OK, so we goofed. We should have noted this yesterday. The reason we didn't is that we remembered reading in the paper that the Swift Boat guys were a bunch of liars, so we assumed their praise was not to be trusted.
    The usually snide and snarky Taranto never ceases to amaze. How can anyone read this and not perceive the gamed idiocy he attempts to pull off? Okay, so many of these Swift Boat vets offer praise in military records from decades ago, and yet what Taranto wants us to believe is that they're telling the truth now. So they were lying during, or right around, the war, yet many, many years later is when they're not likely compromised or have agendas and therefore see the light and tell the truth. Well now that we're all conjecturing, oh yeah, that sounds highly plausible.

    Of course, the day before, Taranto pointed out the brilliant reason that Kerry didn't release his records: because it would've disclosed his Yale grades which matched Bush's. Oh yes, that's it, as opposed to releasing the records then to negate the Swift Boat smears with the disclosed praise. Ah, the bracing mind of Jimmy boy.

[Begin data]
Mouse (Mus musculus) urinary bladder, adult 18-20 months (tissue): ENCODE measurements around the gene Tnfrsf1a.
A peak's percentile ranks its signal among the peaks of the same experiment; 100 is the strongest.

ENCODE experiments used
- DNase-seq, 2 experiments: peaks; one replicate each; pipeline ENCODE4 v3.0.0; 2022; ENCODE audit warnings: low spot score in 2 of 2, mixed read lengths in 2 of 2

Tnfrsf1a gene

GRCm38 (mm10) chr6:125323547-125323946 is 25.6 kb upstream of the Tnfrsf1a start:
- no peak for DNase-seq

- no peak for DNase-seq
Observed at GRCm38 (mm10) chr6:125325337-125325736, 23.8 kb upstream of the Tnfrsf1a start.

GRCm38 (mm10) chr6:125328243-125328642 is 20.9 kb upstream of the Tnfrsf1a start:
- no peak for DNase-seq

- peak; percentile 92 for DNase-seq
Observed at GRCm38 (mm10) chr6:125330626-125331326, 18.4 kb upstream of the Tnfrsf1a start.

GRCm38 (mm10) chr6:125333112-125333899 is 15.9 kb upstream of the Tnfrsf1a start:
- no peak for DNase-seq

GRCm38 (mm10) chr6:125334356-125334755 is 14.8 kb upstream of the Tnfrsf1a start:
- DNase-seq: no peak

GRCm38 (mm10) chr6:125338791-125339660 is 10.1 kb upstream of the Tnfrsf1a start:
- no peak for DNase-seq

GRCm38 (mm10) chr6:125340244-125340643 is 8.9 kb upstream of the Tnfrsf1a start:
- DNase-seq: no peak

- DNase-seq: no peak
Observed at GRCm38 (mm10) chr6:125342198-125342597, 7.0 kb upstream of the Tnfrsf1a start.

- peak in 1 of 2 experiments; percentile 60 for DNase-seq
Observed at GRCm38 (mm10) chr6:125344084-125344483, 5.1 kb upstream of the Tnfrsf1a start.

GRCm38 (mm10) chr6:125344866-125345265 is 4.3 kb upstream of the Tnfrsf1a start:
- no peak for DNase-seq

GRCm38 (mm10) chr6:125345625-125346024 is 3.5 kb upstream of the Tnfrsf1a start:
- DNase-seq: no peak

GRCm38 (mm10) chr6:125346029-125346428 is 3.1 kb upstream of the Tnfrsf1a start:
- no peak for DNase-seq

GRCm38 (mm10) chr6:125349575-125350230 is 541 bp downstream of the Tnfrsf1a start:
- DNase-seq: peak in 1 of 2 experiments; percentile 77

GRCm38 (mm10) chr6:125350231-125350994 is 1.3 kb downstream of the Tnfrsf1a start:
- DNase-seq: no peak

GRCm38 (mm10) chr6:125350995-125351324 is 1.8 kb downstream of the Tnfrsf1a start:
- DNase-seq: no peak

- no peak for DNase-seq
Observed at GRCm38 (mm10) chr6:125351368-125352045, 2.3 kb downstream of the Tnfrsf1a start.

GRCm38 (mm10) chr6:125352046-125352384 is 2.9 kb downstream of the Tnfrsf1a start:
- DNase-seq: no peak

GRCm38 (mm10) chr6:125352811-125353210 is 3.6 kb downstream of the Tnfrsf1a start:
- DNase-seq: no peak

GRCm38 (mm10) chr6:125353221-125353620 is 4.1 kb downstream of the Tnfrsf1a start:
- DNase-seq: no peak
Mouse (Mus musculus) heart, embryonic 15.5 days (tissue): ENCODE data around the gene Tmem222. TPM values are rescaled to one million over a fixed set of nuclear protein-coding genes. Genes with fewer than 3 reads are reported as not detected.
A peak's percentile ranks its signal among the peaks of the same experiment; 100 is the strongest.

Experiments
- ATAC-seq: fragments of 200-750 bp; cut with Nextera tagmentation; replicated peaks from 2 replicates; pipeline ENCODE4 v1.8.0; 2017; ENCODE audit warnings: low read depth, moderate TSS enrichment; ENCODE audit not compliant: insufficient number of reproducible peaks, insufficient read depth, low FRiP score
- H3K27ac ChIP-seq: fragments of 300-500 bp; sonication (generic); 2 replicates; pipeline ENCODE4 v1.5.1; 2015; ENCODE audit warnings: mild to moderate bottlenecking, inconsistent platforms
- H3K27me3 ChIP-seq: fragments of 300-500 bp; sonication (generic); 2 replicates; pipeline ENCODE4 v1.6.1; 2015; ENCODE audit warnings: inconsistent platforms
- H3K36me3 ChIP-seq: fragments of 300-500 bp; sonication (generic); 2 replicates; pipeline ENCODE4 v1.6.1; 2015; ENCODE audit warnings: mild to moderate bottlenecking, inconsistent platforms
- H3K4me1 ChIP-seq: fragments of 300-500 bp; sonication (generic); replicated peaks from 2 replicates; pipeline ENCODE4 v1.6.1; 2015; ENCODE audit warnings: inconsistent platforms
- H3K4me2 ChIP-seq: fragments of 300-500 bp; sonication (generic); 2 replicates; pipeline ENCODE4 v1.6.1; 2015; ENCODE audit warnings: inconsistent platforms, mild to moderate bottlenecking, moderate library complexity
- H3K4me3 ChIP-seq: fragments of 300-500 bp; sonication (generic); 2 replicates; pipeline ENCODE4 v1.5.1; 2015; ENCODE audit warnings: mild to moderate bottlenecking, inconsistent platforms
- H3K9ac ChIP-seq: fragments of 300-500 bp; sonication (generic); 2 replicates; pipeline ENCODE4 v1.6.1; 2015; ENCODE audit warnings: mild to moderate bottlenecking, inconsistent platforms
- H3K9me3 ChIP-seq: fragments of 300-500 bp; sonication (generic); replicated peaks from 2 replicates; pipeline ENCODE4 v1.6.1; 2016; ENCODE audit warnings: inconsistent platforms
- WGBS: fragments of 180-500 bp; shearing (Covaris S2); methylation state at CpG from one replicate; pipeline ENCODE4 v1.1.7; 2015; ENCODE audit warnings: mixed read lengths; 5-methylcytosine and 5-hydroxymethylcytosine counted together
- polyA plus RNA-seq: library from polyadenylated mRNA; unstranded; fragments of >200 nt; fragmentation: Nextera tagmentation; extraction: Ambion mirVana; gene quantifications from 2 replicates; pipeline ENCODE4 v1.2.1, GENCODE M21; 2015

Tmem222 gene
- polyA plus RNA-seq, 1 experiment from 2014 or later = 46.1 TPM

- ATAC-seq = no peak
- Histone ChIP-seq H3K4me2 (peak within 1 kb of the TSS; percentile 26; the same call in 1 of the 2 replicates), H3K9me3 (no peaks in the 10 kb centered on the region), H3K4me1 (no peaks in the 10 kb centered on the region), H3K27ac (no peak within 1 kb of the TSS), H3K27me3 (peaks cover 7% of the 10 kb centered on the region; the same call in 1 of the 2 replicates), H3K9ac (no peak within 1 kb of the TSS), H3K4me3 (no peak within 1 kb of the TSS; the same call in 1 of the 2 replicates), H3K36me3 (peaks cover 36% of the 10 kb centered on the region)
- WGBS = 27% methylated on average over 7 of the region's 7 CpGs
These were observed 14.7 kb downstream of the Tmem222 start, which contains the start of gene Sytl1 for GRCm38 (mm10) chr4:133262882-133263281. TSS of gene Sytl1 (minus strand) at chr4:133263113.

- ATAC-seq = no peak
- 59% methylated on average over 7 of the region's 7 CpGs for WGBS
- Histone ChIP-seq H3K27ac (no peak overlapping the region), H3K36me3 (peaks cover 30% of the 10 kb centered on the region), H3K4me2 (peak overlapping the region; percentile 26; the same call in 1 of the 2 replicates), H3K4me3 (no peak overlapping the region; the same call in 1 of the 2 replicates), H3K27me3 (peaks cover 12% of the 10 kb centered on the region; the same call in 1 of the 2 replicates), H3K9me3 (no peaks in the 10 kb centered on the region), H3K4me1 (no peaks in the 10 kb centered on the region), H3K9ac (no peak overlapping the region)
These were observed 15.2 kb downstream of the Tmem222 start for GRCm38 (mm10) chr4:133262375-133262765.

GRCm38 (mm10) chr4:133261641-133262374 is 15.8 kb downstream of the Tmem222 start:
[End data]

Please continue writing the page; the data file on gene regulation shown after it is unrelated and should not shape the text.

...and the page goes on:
This guy is the most revoltingly-bad rightwing columnist on the scene right now. Smug, snarky, not as bright as he projects -- just your classic "Doug Neidermeyer" a-hole.

    Wednesday, June 08, 2005

    Amazing. The Wall Street Journal recently wrote that it was Jimmy Carter who "laid the groundwork" which "eventually brought down the Soviet empire." Wow. For so long we've had to hear 100% credit given to Reagan, and only Reagan, in this regard. Wow.

    A depressing graphic, to say the least:


    Also, NY Times columnist Bob Herbert recently cited the following: